Christine Alfred started as a girl member of Girl Scouts from first through fourth grade. Since becoming an adult volunteer, she has served in many roles including Leader, Troop Cookie and Fall Product Manager, Service Unit Cookie Manager and Fall Product Manager, Cookie Cupboard, Service Unit Manager, Council Delegate, all while serving on various committees. Along the way, she has received the Outstanding Leader Award, Outstanding Volunteer Award, and the Honor Pin. She has even received the St. Ann Medal for her work with helping Catholic Girl Scouts earn their religious awards.

The girls have always given Christine great inspiration, and volunteering has taught her how to work with a diverse group of people. Chris credits Girl Scouts with turning her into a social worker, event planner, master negotiator, financial analyst, master chef, and expert multi-tasker! She realizes that it’s not just the girls who develop skills through Girl Scouting, but also the adults who acquire so much more than could ever be imagined.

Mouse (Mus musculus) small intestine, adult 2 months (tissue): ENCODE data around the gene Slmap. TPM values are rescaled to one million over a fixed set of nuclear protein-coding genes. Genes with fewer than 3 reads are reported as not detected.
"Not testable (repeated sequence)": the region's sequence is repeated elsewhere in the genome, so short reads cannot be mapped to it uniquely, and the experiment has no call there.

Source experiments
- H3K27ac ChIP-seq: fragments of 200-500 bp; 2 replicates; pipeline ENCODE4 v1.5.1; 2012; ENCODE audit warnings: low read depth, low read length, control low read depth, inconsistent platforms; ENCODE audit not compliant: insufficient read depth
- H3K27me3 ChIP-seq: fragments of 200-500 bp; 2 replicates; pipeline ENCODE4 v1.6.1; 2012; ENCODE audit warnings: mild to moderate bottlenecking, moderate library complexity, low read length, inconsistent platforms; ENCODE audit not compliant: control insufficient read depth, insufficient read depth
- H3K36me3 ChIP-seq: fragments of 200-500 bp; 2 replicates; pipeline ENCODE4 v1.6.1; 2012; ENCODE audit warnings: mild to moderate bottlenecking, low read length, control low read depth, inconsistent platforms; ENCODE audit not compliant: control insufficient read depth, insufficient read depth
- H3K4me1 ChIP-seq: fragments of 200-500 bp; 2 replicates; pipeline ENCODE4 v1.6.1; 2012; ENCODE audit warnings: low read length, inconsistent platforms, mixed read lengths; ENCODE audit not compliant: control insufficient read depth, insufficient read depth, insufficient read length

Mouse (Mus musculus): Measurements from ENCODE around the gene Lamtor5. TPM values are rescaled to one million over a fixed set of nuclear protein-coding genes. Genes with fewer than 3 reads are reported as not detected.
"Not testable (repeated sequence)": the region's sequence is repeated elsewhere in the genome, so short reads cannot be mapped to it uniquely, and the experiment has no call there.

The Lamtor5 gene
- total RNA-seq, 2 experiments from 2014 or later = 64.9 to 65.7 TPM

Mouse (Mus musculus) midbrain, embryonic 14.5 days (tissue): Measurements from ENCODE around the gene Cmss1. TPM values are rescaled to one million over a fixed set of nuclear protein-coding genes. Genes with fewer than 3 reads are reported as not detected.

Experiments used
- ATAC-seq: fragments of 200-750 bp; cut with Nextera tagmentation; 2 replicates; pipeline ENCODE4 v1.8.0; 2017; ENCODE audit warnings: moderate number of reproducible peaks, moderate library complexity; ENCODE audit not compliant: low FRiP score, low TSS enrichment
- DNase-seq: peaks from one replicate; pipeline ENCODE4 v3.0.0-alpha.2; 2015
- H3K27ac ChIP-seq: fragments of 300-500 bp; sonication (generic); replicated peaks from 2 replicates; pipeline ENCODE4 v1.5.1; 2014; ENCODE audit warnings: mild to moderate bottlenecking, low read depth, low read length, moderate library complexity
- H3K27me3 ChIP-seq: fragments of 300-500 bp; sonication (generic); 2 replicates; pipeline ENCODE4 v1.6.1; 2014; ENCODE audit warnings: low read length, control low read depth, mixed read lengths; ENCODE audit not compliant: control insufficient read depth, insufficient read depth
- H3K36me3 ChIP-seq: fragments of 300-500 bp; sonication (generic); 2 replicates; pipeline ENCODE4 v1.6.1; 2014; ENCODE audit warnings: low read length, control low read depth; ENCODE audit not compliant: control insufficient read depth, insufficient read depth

From left: Christine Alfred and Melissa Young-Bridgefort

Melissa Young-Bridgeforth

Thanks Badge

Melissa Young-Bridgeforth was never a girl member in Girl Scouts, but she did become an adult volunteer for the legacy Chicago council, and now for Greater Chicago and Northwest Indiana. There have been numerous reasons over the years for Melissa to continue to serve Girl Scouts. She believes in the mission of building girls of courage, confidence, and character. Her enduring loyalty to Girl Scouts was demonstrated in 2018 when Melissa made the commitment to become a member of the Juliette Gordon Low Society.

Although Melissa has had a wealth of experiences as a Girl Scout volunteer, the one she recalls vividly includes sirens and flashing red lights! It seems a Chicago police officer was suspicious of her having a car full of Girl Scout cookies. Fortunately, the experience has not deterred Melissa from continuing her volunteer work for Girl Scouts!